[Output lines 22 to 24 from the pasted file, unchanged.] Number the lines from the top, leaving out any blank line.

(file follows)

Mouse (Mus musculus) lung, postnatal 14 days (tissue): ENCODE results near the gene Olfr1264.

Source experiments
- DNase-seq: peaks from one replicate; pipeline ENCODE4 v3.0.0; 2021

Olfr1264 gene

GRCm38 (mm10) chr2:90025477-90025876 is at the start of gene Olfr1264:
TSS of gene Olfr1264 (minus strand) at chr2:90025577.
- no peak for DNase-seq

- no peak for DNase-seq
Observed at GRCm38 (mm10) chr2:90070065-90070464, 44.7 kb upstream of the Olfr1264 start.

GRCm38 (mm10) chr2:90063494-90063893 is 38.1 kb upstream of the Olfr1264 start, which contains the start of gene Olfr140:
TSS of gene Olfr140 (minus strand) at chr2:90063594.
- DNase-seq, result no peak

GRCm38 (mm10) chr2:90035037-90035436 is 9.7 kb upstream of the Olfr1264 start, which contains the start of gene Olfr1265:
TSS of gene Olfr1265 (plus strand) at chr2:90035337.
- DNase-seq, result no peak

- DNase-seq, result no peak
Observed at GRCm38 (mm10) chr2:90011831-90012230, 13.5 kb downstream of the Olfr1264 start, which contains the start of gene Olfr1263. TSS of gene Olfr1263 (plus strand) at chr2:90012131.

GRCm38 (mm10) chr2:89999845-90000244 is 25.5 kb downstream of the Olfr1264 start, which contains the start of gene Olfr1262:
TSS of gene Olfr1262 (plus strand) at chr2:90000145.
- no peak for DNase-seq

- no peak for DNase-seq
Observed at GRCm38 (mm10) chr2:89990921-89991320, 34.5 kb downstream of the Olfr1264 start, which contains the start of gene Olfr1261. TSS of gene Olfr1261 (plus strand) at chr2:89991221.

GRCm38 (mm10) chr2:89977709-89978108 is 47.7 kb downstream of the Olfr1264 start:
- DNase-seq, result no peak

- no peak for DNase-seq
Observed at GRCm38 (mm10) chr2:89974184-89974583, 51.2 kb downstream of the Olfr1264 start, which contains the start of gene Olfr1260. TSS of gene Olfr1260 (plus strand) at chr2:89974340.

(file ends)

Observed at GRCm38 (mm10) chr2:89990921-89991320, 34.5 kb downstream of the Olfr1264 start, which contains the start of gene Olfr1261. TSS of gene Olfr1261 (plus strand) at chr2:89991221.

GRCm38 (mm10) chr2:89977709-89978108 is 47.7 kb downstream of the Olfr1264 start:
- DNase-seq, result no peak